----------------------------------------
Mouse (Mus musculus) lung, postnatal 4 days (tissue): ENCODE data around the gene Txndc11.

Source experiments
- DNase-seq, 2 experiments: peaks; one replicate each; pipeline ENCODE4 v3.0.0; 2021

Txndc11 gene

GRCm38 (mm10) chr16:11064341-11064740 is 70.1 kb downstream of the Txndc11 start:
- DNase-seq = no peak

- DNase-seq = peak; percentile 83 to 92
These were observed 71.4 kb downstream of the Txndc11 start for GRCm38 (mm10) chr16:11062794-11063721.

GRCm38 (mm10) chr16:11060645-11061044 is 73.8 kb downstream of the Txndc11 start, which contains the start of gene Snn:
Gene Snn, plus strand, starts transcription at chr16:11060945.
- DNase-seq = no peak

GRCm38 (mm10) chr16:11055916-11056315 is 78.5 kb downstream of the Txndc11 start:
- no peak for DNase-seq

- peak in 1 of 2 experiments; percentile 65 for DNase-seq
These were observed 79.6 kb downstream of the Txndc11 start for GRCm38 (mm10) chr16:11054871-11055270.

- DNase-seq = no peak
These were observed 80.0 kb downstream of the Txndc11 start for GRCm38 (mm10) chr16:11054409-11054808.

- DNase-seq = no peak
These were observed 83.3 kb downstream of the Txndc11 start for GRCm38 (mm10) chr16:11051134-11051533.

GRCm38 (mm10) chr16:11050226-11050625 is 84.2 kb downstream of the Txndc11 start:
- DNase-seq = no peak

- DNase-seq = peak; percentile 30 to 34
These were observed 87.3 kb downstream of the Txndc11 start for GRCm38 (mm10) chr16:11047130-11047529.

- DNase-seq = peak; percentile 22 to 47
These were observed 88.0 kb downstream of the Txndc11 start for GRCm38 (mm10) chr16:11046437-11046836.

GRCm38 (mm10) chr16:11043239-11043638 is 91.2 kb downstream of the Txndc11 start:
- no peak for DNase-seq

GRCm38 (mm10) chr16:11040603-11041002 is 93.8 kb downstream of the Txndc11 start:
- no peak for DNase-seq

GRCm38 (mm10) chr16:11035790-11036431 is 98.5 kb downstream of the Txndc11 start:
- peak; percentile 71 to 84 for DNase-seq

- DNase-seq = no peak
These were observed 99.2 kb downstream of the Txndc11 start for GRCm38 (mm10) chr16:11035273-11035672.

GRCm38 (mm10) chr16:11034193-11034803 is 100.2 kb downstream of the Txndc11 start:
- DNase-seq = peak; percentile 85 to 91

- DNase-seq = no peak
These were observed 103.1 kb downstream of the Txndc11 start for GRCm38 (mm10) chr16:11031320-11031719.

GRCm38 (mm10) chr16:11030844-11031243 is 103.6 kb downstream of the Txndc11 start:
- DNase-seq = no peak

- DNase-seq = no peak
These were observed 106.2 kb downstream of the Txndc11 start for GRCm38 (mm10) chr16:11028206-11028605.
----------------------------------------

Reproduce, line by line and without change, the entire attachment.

Mouse (Mus musculus) lung, postnatal 4 days (tissue): ENCODE data around the gene Txndc11.

Source experiments
- DNase-seq, 2 experiments: peaks; one replicate each; pipeline ENCODE4 v3.0.0; 2021

Txndc11 gene

GRCm38 (mm10) chr16:11064341-11064740 is 70.1 kb downstream of the Txndc11 start:
- DNase-seq = no peak

- DNase-seq = peak; percentile 83 to 92
These were observed 71.4 kb downstream of the Txndc11 start for GRCm38 (mm10) chr16:11062794-11063721.

GRCm38 (mm10) chr16:11060645-11061044 is 73.8 kb downstream of the Txndc11 start, which contains the start of gene Snn:
Gene Snn, plus strand, starts transcription at chr16:11060945.
- DNase-seq = no peak

GRCm38 (mm10) chr16:11055916-11056315 is 78.5 kb downstream of the Txndc11 start:
- no peak for DNase-seq

- peak in 1 of 2 experiments; percentile 65 for DNase-seq
These were observed 79.6 kb downstream of the Txndc11 start for GRCm38 (mm10) chr16:11054871-11055270.

- DNase-seq = no peak
These were observed 80.0 kb downstream of the Txndc11 start for GRCm38 (mm10) chr16:11054409-11054808.

- DNase-seq = no peak
These were observed 83.3 kb downstream of the Txndc11 start for GRCm38 (mm10) chr16:11051134-11051533.

GRCm38 (mm10) chr16:11050226-11050625 is 84.2 kb downstream of the Txndc11 start:
- DNase-seq = no peak

- DNase-seq = peak; percentile 30 to 34
These were observed 87.3 kb downstream of the Txndc11 start for GRCm38 (mm10) chr16:11047130-11047529.

- DNase-seq = peak; percentile 22 to 47
These were observed 88.0 kb downstream of the Txndc11 start for GRCm38 (mm10) chr16:11046437-11046836.

GRCm38 (mm10) chr16:11043239-11043638 is 91.2 kb downstream of the Txndc11 start:
- no peak for DNase-seq

GRCm38 (mm10) chr16:11040603-11041002 is 93.8 kb downstream of the Txndc11 start:
- no peak for DNase-seq

GRCm38 (mm10) chr16:11035790-11036431 is 98.5 kb downstream of the Txndc11 start:
- peak; percentile 71 to 84 for DNase-seq

- DNase-seq = no peak
These were observed 99.2 kb downstream of the Txndc11 start for GRCm38 (mm10) chr16:11035273-11035672.

GRCm38 (mm10) chr16:11034193-11034803 is 100.2 kb downstream of the Txndc11 start:
- DNase-seq = peak; percentile 85 to 91

- DNase-seq = no peak
These were observed 103.1 kb downstream of the Txndc11 start for GRCm38 (mm10) chr16:11031320-11031719.

GRCm38 (mm10) chr16:11030844-11031243 is 103.6 kb downstream of the Txndc11 start:
- DNase-seq = no peak

- DNase-seq = no peak
These were observed 106.2 kb downstream of the Txndc11 start for GRCm38 (mm10) chr16:11028206-11028605.